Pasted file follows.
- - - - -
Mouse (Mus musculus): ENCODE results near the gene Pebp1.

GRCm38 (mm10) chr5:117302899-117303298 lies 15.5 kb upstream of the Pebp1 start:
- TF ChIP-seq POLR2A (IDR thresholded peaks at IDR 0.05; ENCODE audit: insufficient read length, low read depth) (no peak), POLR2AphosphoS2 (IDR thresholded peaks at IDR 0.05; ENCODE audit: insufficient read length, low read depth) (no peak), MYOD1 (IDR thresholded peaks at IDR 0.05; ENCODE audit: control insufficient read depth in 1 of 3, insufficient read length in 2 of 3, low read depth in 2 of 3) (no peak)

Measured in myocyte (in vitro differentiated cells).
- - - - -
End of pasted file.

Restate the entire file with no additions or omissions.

Mouse (Mus musculus): ENCODE results near the gene Pebp1.

GRCm38 (mm10) chr5:117302899-117303298 lies 15.5 kb upstream of the Pebp1 start:
- TF ChIP-seq POLR2A (IDR thresholded peaks at IDR 0.05; ENCODE audit: insufficient read length, low read depth) (no peak), POLR2AphosphoS2 (IDR thresholded peaks at IDR 0.05; ENCODE audit: insufficient read length, low read depth) (no peak), MYOD1 (IDR thresholded peaks at IDR 0.05; ENCODE audit: control insufficient read depth in 1 of 3, insufficient read length in 2 of 3, low read depth in 2 of 3) (no peak)

Measured in myocyte (in vitro differentiated cells).